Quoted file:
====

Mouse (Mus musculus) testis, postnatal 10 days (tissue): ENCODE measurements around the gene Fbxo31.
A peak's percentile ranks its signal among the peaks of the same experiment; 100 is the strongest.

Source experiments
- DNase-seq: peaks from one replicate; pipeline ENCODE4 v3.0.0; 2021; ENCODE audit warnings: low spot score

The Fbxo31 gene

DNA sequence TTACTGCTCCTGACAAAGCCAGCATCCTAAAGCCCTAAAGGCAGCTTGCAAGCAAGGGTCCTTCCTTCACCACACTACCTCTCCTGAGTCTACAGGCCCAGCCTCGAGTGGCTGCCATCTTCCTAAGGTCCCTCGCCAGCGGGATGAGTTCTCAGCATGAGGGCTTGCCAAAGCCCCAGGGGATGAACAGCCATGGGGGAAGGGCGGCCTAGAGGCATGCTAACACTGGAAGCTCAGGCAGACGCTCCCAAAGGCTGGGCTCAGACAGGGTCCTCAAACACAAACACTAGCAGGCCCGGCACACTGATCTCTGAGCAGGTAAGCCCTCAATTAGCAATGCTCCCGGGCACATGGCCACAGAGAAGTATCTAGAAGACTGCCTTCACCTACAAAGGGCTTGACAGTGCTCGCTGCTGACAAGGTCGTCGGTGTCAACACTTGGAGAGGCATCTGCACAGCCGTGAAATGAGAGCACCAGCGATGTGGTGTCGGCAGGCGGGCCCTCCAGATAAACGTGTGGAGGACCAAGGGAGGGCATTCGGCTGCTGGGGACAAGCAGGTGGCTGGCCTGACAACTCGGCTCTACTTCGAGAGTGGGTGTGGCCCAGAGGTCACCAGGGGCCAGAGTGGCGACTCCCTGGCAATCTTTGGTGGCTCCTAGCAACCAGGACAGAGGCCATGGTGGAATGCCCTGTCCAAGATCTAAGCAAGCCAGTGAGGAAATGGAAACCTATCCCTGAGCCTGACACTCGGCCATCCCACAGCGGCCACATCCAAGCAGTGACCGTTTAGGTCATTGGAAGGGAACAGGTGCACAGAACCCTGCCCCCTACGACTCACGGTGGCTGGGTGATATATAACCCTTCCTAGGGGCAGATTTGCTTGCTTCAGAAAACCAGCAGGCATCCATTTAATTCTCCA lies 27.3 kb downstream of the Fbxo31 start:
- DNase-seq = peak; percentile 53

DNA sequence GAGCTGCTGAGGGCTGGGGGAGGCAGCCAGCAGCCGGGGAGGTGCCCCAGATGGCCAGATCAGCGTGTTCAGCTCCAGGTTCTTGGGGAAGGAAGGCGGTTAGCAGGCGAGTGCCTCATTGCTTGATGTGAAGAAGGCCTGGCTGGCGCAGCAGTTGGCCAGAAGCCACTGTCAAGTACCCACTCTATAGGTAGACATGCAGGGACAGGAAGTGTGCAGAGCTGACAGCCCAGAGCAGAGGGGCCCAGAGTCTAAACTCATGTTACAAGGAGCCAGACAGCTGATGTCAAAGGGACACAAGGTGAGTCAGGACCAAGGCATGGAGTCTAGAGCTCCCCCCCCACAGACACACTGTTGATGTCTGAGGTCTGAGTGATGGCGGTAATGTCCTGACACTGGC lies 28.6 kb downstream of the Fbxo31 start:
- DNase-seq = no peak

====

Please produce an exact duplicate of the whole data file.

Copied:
Mouse (Mus musculus) testis, postnatal 10 days (tissue): ENCODE measurements around the gene Fbxo31.
A peak's percentile ranks its signal among the peaks of the same experiment; 100 is the strongest.

Source experiments
- DNase-seq: peaks from one replicate; pipeline ENCODE4 v3.0.0; 2021; ENCODE audit warnings: low spot score

The Fbxo31 gene

DNA sequence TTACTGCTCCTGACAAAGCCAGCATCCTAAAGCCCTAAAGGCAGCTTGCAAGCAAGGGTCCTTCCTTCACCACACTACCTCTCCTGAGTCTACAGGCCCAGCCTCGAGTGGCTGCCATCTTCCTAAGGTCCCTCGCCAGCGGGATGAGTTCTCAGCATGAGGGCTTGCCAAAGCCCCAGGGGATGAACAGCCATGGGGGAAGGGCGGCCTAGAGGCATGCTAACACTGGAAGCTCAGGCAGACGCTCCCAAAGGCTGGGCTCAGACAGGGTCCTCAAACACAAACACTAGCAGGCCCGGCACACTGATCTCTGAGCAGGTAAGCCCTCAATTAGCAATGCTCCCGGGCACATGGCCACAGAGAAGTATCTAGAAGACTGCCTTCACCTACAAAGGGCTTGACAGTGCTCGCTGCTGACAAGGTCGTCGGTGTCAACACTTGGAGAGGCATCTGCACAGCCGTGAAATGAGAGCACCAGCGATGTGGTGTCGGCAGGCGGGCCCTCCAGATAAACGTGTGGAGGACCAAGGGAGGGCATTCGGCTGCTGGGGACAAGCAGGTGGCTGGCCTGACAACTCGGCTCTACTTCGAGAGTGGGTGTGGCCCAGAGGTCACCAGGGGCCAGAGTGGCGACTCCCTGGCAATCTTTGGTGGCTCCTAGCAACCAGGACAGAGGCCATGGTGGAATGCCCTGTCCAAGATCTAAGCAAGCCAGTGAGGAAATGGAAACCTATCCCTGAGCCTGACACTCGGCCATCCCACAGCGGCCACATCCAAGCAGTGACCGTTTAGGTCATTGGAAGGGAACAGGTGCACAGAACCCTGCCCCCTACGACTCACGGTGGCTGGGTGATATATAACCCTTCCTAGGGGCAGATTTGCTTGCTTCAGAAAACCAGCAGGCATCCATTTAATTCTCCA lies 27.3 kb downstream of the Fbxo31 start:
- DNase-seq = peak; percentile 53

DNA sequence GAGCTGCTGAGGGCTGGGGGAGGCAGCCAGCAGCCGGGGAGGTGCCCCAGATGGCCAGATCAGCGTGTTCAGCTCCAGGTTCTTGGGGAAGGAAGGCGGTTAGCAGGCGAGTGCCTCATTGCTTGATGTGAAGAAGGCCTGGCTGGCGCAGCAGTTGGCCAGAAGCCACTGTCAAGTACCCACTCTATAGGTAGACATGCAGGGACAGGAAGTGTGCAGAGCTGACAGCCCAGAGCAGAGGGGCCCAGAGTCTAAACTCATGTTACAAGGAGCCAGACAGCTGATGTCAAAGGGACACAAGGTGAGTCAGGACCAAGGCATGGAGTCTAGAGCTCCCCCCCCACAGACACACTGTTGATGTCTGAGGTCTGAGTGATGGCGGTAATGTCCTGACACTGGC lies 28.6 kb downstream of the Fbxo31 start:
- DNase-seq = no peak